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Lecture 3

WEEK 3 - Joinder and Parties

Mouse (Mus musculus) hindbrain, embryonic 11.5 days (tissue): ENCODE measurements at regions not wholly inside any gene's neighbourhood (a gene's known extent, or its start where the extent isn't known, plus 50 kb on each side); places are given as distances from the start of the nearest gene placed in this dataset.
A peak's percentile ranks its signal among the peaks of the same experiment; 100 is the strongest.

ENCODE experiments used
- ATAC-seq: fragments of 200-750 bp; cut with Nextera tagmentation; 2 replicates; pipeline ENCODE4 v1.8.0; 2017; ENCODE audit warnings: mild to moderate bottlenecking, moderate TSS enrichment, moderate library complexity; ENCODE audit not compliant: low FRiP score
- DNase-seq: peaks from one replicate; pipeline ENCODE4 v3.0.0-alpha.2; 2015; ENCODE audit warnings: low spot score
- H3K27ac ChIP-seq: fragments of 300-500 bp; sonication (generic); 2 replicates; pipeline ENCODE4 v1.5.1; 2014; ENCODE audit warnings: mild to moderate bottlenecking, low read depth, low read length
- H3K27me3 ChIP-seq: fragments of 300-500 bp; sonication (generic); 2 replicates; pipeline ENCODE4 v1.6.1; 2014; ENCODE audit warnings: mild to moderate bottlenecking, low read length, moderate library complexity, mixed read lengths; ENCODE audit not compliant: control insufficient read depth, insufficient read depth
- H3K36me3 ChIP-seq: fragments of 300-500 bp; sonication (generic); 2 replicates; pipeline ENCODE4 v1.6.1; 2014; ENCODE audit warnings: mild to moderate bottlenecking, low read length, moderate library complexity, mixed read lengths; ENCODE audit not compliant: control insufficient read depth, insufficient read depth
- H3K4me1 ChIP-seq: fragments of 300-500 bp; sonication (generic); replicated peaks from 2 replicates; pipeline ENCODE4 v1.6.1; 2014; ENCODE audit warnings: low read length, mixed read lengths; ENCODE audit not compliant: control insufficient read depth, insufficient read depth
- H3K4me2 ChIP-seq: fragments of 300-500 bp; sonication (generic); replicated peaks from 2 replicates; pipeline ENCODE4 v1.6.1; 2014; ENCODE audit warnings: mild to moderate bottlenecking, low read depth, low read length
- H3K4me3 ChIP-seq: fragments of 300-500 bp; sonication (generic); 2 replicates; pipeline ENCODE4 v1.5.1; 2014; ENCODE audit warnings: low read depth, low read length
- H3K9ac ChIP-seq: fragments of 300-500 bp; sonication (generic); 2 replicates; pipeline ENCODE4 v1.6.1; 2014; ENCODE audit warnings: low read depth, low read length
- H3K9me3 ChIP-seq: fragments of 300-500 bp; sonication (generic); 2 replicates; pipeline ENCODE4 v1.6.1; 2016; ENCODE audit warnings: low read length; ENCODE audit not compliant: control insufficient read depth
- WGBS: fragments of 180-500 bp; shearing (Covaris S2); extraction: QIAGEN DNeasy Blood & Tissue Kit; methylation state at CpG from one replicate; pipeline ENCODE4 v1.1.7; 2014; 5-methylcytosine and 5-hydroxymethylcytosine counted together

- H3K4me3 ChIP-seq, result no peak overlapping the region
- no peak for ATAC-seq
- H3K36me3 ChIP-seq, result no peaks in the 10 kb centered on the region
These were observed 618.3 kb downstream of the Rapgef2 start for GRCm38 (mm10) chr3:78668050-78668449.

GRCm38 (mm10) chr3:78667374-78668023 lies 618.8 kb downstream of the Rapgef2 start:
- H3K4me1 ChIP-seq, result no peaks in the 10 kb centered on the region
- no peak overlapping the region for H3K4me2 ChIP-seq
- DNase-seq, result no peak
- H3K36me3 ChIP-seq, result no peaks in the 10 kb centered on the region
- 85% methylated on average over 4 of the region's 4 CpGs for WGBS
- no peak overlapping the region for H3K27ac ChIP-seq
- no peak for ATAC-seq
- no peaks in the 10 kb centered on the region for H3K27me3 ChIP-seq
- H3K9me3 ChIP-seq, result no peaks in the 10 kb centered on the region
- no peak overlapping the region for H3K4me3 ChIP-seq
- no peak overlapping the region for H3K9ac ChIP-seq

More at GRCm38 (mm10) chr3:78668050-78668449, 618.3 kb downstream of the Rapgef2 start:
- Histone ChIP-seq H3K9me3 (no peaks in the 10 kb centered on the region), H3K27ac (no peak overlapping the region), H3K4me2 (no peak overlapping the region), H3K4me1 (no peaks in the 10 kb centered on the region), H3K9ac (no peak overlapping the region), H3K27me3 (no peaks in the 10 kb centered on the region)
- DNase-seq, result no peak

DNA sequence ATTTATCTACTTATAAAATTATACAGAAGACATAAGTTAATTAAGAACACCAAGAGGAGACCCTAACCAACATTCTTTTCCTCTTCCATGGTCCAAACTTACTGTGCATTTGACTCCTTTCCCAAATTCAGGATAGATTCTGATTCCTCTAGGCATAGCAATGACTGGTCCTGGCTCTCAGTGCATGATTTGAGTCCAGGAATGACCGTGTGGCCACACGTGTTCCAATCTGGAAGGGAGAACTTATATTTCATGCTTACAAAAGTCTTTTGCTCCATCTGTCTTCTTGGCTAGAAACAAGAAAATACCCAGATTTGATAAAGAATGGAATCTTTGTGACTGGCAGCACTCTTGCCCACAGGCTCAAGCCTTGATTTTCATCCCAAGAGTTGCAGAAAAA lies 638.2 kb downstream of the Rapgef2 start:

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JOINDER OF CLAIMS AND PARTIES RES JUDICATA AND ISSUE ESTOPPEL IF SAME CAUSE OF ACTION, PARTIES, SUBJECT MATTER (CAUSE OF ACTION ESTOPPEL) Res judicata – relitigation of matters Res judicata precludes the relitigation of claims made in earlier proceedings between the same parties in respect of the same subject matter (or their privy’s or persons closely connected with the parties). Party is not permitted to reopen matters the subject of the earlier proceeding or which might reasonably have been litigated in the earlier proceeding. That is, if the parties had been exercising reasonable diligence the matter would have been included as part of the earlier litigation: Port Melbourne Authority v Anshun Port of Melbourne Authority v Anshun Pty Ltd (No 2) Facts: Worker had been injured by a load of girders handled by a crane hired by Anshun from the Port of Melbourne Authority. Earlier action brought by the injured worker against Anshun and the Authority, the defendants sought contribution from each other pursuant to the Wrongs Act. It was ordered in the contribution proceedings that Anshun should recover 90% of the damages awarded to the Plaintiff from the Authority and that the Authority should recover 10% of the damages from Anshun. Authority then brought proceedings against Anshun claiming an entitlement to an indemnity from Anshun pursuant to the crane hire agreement. HELD: The claim for indemnity ought to have been pursued in the original proceeding. Gibbs CJ, Mason and Aickin JJ - There will be no estoppel unless it appears that the matter relied upon as a defence in the second action was so relevant (so closely connected) to the subject matter of the first action that it would be unreasonable not to rely on it. - A party will be estopped from bringing an action which, if it succeeds, will result in a judgement which conflicts with an earlier judgement. Noted in this case that a claim to an indemnity may be litigated as between a defendant and a third party (or between defendants) even though the right to indemnity arises only on payment of the liability to which it relates i.e. payment to the plaintiff who seeks damages. The fact that liability to the plaintiff has not been established (or discharged) is no bar to the third party claim. IF DIFFERENT SUBJECT MATTER Issue Estoppel A particular issue forming a necessary ingredient in a cause of action has been litigated and decided and in subsequent proceedings involving a different cause of action one party seeks to reopen that same issue. Issue Estoppel occurs where there is an essential element common to two or more sets of proceedings involving the parties. Aimed at preventing mutually inconsistent decisions from being reached. In Arnold v National Westminster Bank Plc it was held that issue estoppel also extends to cover not only the case where a particular point has been raised and specifically determined in the earlier proceedings but also includes where in subsequent proceedings it is sought to raise a point which might have been but was not raised in the earlier. EXCEPTION – new material Where further material relevant to the correct determination of a point involved in earlier proceedings 1 which has become available to a party, whether or not the point was specifically raised and decided, material which could not by reasonable diligence have been adduced in those proceedings: Arnold per Lord Keith of Kinkel at [109]. Arnold v National Westminster Bank Plc Facts: A judgment adverse to tenants of premises in a rent review case had been given by a HC judge. The judgment was shown to be erroneous by two Court of Appeal decision in later cases. The tenant brought proceedings seeking, in effect, the re-opening of the findings made in the earlier High Court action. HELD: There were special circumstances, namely, the fact that the law had changed since the original decision in the HC. The action was not barred by issue estoppel. Public Policy: (reflected in UCPR) Proper Process: Intended to ensure finality in litigation, and ensure that all relevant parties brought to court (r62), and ensure that all issues and causes of action that should be raised are raised in the one proceeding. JOINDER OF PARTIES Should a party be joined to the proceedings? Joinder is permitted where it is just and convenient to enable the court to adjudicate effectually and completely on all matters in dispute connected with the proceeding: r 69(1)(b)(ii). All parties who are necessary and proper for the resolution of a dispute must be brought before the court (so can adjudicate completely and effectively all matters in dispute): r 62. NB. McGill DCJ in Strudwick v Selby at 4: “If there is a proceeding where A claims against B certain relief, and it is sought to join C, the qn. is not whether all matters in dispute between A, B and C can be effectually and completely adjudicated in the absence of C, but whether all matters in dispute between A and B can be effectually and completely adjudicated in the absence of C” IF merely commercial/social interest: To be necessary a party must have a legal interest in the subject matter not a mere commercial or social interest: NAB v Bond Brewing. IF limitation period expired: New parties cannot be added or substituted under the rules after a limitation period has expired unless in the cases set out on r69(2) (see 2-512 practice guide): However, the court must not include or substitute a party after the end of a limitation period unless 1 of the following applies - (a) the new party is a necessary party to the proceeding because— (i) property is vested in the party at law or in equity and the plaintiff's or applicant's claimed entitlement to an equitable interest in the property may be defeated if the new party is not included; or (ii) the proceeding is for the possession of land and the new party is in possession personally or by a tenant of all or part of the land; or (iii) the proceeding was started in or against the name of the wrong person as a party, and, if a person is to be included or substituted as defendant or respondent, the person is given notice of the court's intention to make the order; or (iv) the court considers it doubtful the proceeding was started in or against the name of the right person as a party, and, if a person is to be included or substituted as defendant or respondent, the person is given notice of the court's intention to make the order; 2 (b) the relevant cause of action is vested in the new party and the plaintiff or applicant jointly but not severally; (c) the new party is the Attorney-General and the proceeding should have been brought as a relator proceeding in the Attorney-General's name; (d) the new party is a company in which the plaintiff or applicant is a shareholder and on whose behalf the plaintiff or applicant is suing to enforce a right vested in the company; (e) the new party is sued jointly with the defendant or respondent and is not also liable severally with the defendant or respondent and failure to include the new party may make the claim unenforceable; (f) for any other reason - (i) a claim made, or ground of defence raised, in the proceeding before the end of the limitation period can not be maintained; or (ii) relief sought in the proceeding before the end of the limitation period can not be granted; unless the new party is included or substituted as a party. NB. Rule 69(2) is concerned to deny the joinder of a party whose relevant cause of action is adversely affected by a limitation period, save in those cases specifically identified in r 69(2)(a) to (f). The rule is not, however, concerned to deny the joinder of a party whose relevant cause of action is not adversely affected by the end of the limitation period applicable to that case of action: Althaus v Australian Meat Holdings Pty Ltd I (QCA) Can PLAINTIFF be joined? All parties entitled must be parties to the proceedings: r63(1). Therefore (plaintiff), _____. IF plaintiff refuses joinder: Here, (plaintiff) is jointly entitled to seek relief and has refused joinder and therefore must be added as a defendant: r63(2). IF MULTIPLE PLAINTIFFS OR DEFENDANTS: Rule 65(1) provides that several plaintiffs/defendants may be joined in the one proceeding where: (a) a common question of law or fact arises; OR (b) the rights of relief claimed arises out of the same transaction or series of transactions/events. (A)Common Q of law or fact? The courts apply a liberal interpretation to the joinder machinery. Here, ______. IF parties want different relief: It does not matter that every party is not interested in all the relief sought or every cause of action included in the proceedings: r66. Example(s): • In Bendir v Anson a “common question of law or fact” was found not to exist in an action brought by 2 owners of adjoining buildings against a new neighbour for interference with light. Lord Wright MR discussed the fact that the position of each building ay be quite different from the other in terms of access to light and on that basis no ‘common’ question of fact could be said to exist. • No common question of fact or law where defendant slandered firm and in a separate publication slandered the plaintiff (action sought damages for slander on pff and damages for firm for slander on it) – it was a misjoinder: Smith v Foley. • IF vicarious liability: The action against X will be in respect of his negligence and the action against Y will be based on vicarious liability for X’s negligence providing X was acting in the course of his employment at the time. As with any joinder of defendants on the 3 basis that one is vicariously liable for the negligence of the other almost all the questions of law and fact that will arise in each proceeding will be the same. The only additional question that will arise in respect of the proceeding against Y which would not necessarily arise in the proceeding against X would be whether X was at the time of the accident acting in the course of employment. (B) Claim arise from the same transaction? ‘Series’ is limited by the word ‘same’: Payne v Young. Therefore, ____. However, ‘event’ in r65 gives a wider scope than ‘transaction’ in Payne v Young: Bendir v Anson; Birtles v Cth, or alternatively could argue the r5 philosophical aims of the UCPR. IF Q whether transaction: Meaning of ‘transaction’ is unsettled, however requires some causal act or breach on the part of the defendant which damaged the plaintiff: Cameron v NMLA (Ryan J). The situation must be viewed as a whole and if when viewed as such there a common question is arising out of the transaction or series of transactions/events then they should be joined in the same action: Birtles v Cth. Examples: • Erection of building blocking light of two others was transaction: Bendir v Anson • Transaction encompassed the accident and injury sustained by the plaintiff as well as action for solicitor’s failure to issue a notice of intention to sue (part of the personal injury transaction) allowing the solicitor to be joined as a defendant: Birtles v Cth. • ‘Same transaction or series of transactions’ re: libel or slander must mean the ‘same publication or series of publications’, one publication slandered the firm and another the plaintiff – publications separate: Smith v Foley. • IF vicarious liability: Clearly on the facts at hand (as will always be the case when one defendant is sued on the basis of vicarious liability for the negligence of the other) all the rights to relief sought in the proceeding arise out of the same transaction or event (namely the same eg. crash). Payne v Young Facts: A number of plaintiffs each operated a different abattoir and all were seeking a declaration that particular excise regulations were invalid and there separate claims for recovery of inspection fees paid under it. Held: Requirement that be same transaction or series of not satisfied. Though they were all the same time and involved one excise regulation they all said was invalid, Court said “series” is limited by “same”. No common participation in inspection services subject of the impugned regulations. Similar transactions but as each transaction was peculiar to that particular plaintiff, they were not the same. Dissent: Murphy J – regulation was remedial and should be construed liberally. Today: Would satisfy as only need to satisfy one limb (ie. declaration of validity of regulation = common question law) therefore in Queensland, enough for joinder under UCPR (Qld). Birtles v Commonwealth Facts: Plaintiff brought proceedings for damages arising out of an industrial accident. Defendant maintained that action was statute barred. One defendant was state electricity commission and it alleged plaintiff failed to serve notice on it within 6 months of accident. Plaintiff sought to add original solicitors as defendants in the action alleging negligence in failing to serve the notice. 4 Held: (SC of Vic) did fall within one transaction (comprehends in addition to accident and injury, other factors of relevance in action against original defendants including commencement of action more than two years after the accident. Re: that transaction – viewed as a whole that plaintiff was not entitled to relief against original defendants and with respect to transaction, question of law or fact common to the causes of action against the original defendants and solicitors arose. In relation to adding the claim against the solicitors, Adam J said by litigating the claim against the solicitors in a separate action, the pff might possibly ‘fall between two stools’ (if action proceeded against defendants and defendant pleads limitation as defence and succeed. What would plaintiff do? If joinder not permitter, bring action against solicitors in separate proceedings for professional negligence. Pff in that proceeding may fail to satisfy the tribunal that defences were soundly based (obvious barrier to success in later action)  solicitor argue that limitation defence was not a good one. No issue estoppel because different parties). Can DEFENDANT be joined? (Extra circumstances) Here, (defendant) can be joined because, _______. • Doubt as to the person from whom plaintiff is entitled to relief or respective amounts for which each may be liable: r65(2)(a) E.g. In a building dispute – whether it is the builders, architects, engineer, soil tester fault. OR • Damage or loss caused to plaintiff by more than one person (regardless of factual connection between claim apart from the involvement of the applicant): r65(2)(b) E.g. Examples: • Crash NB. If there is doubt as to respective amounts for which defendants may be liable. It is imperative to effect the joinder if any such doubt because plaintiff risks what is sometimes referred to as ‘falling between two stools’ as would be possible that different views could be taken in each proceeding as to the extent of the damage done in each eg. accident, so that plaintiff could in fact recover only a small part of her total loss (as different parties are involved no estoppel would arise as a result of whichever matters proceeded to trial first). JOINT AND SEVERAL LIABILITY A promise made by two or more persons is construed as a promise made jointly and severally: s54 PLA. Persons liable jointly and severally need not be all joined: r64(1) Therefore on judgment being obtained against one jointer contractor, the other remains liable until a discharge of the judgment has occurred. HOWEVER: Persons liable jointly but no severally under a contract – court may stay proceedings until both are joined: r64(2). CAN PARTIES OBJECT TO JOINDER A party can object to the joinder by applying for an order under r69(1)(a).Must demonstrate that joinder was improperly or unnecessary or ahs ceased to be appropriate: r69(1)(a). It will be decided in the form of an interlocutory application: Cameron v Hogan. JOINER OF ACTIONS Plaintiff/Applicant may include in the same proceedings as many causes of action as the Plaintiff has against the defendant/respondent: r60(1). 5 However only if one of the following is satisfied: r60(2).  a common question of law or fact may arise in all the proceedings; or (SAME AS ABOVE in Joinder of Parties)  the same transaction or even or series of transactions or events; or (SAME AS ABOVE in Joinder of Parties)  the court gives leave either before or after the start of the proceeding. (IF there is a reason why the court considers that joinder is appropriate – common sense part, give reason  satisfy). ADDITION, SUBSTITUTION AND REMOVAL OF PARTIES Court may add, subtract, and remove parties at any stage: r69(1). • Where incorrect parties before the court can determine proceedings in any case: r67 • Stay of proceedings or separate trials where combination inconvenient: r68 Eg. Started appropriately, new body of evidence going to be waste to some parties then separate trials to avoid delay/inconvenience. PARTICULAR PARTIES IF GOVERNMENT DEPARTMENT: s8 Crown Proceedings Act A claim by or against the crown, may be made and enforced by a proceedings against the crown under the title ‘State of Queensland’: s8(1) Crown Proceedings Act. IF UNDER LEGAL INCAPACITY (e.g. minor): r93 A person under a legal incapacity (young person (Sch 4 Pt 1) or disabled (not capable of making decision required of a litigant for the conducting of proceedings) may commence proceedings thorough a litigation guardian: r93. Litigation guardian not be under a legal incapacity and have no interest in the proceedings adverse to the interest of the person under the legal incapacity: r94. Need written consent of the person with the legal incapacity must be filled in the registry: r95(1). Miscellaneous Rules about responsibilities and application of rules to them: r96, r97, r98, r99. IF PARTNERSHIP: r83, 85 Proceedings against partners may be taken against the partnership name at the date the course of action accrued: r82. The words (a firm) should appear after the partnership name to make it obvious that the plaintiff is suing the partners in the name of the partnership: J M Glassell & Co 83 Proceeding in partnership name (1) Two or more partners may start a proceeding in the partnership name. (2) A proceeding against persons alleged to be partners may be brought against the alleged partnership in the partnership name. (3) The partnership name used in a partnership proceeding must be the name of the partnership when the cause of action arose. (4) For a partnership registered under the Partnership (Limited Liability) Act 1988,18 the name of the partnership when the cause of action arose is the name in which the partnership was registered when the cause of action arose. (5) Unless the court orders otherwise, a partnership proceeding must continue in the partnership name and not in the name of the individual partners. Notice of intention to defend may only be filed in the partner’s individual name: r 85(2) (despite an originating process against partnership, NOITD must not be filed in partnership name: r 85(1)). And all that is needed to prevent default judgment is a notice from one partner: Lysaght v Clark. Defence must be given in a partnership name: r87. 6 IF BUSINESS NAME: r89, 90, 91, 92 IF bringing in business name [Business name] is not a separate legal entity whether or not the name is registered under the Business Names Act 1962 (Qld). Legal proceedings can only be brought in that name if there is a statutory authorisation of some kind to permit it to do so. Rules 89 & 90 do not apply to the bringing of a proceeding by a person in a business name. IF sole trader The rule which permits partners to start a proceeding in the partnership name only applies where there are ‘2 or more partners’. It does not apply to permit a sole trader to sue in a firm name: MAM Mortgages Ltd (in liq) v Cameron Bros (QCA) per McPherson JA. IF bringing against business name IF name registered Proceedings may be commenced against a name registered under the Business Names Act 1962: r 89. IF name unregistered Proceedings may be brought against a person in relation to a business carried on by the person under a name or style other than the person’s own name where the name is not registered under the Business Names Act 1962: r 90. 90 Proceeding in business name if unregistered If a proceeding is brought against a person in relation to a business carried on by the person under a name or style other than the person’s own name and the name is not registered under the Business Names Act 1962— (a) the proceeding may be started against the person in the name or style under which the person carries on business; and (b) the name or style under which the business is carried on is sufficient designation of the person in a document filed in the proceeding; and (c) an order in the proceeding may be enforced against the person. 92 Amendment as to parties (1) This rule applies if: (a) a proceeding is brought against a person in relation to a business carried on by the person under a name or style other than the person’s own name and (b) the name is not registered under the Business Names Act 1962. (2) The pff or applicant must as soon as practicable take all reasonable steps to find out the name of the persons carrying on the business under the name or style in question. (3) The plaintiff or applicant must also, as far as practicable, make amendments so the proceeding is continued against a named defendant or respondent and not in the name or style under which the business was carried on. (4) Other than for service of the originating process and for complying with this rule, until the amendments are made, the plaintiff may only take a step in the proceeding with the court’s leave. (5) An amendment for this rule must be effected under rr 382 & 384. (6) This rule applies in addition to ch 10, part 3. Notice of intention to defend must be in the name of he individual and not in the business name: r91(2). And must be accompanied by a statement as to the names and residential addresses of all those who carry on business in the business name or style: r91(3). 7 Court can set aside a notice of intention to defend of anyone who fails to comply with r91(3): r91(4). NB. • IF ‘trading as (business name)’: This is a proceeding against the individual rather than whoever happens to be carrying on the business, and addition of trading name in this way may be regarded as a ‘confusing and irrelevant addition’: Srbecky v Bess per McGill DCJ. IF EXECUTORS, ADMINISTRATORS, OR TRUSTEES: r71, 72, 73 Death at start: If defendant/respondent dies during proceedings, then originating proceeding is to name the defendant/respondent as ‘Estate of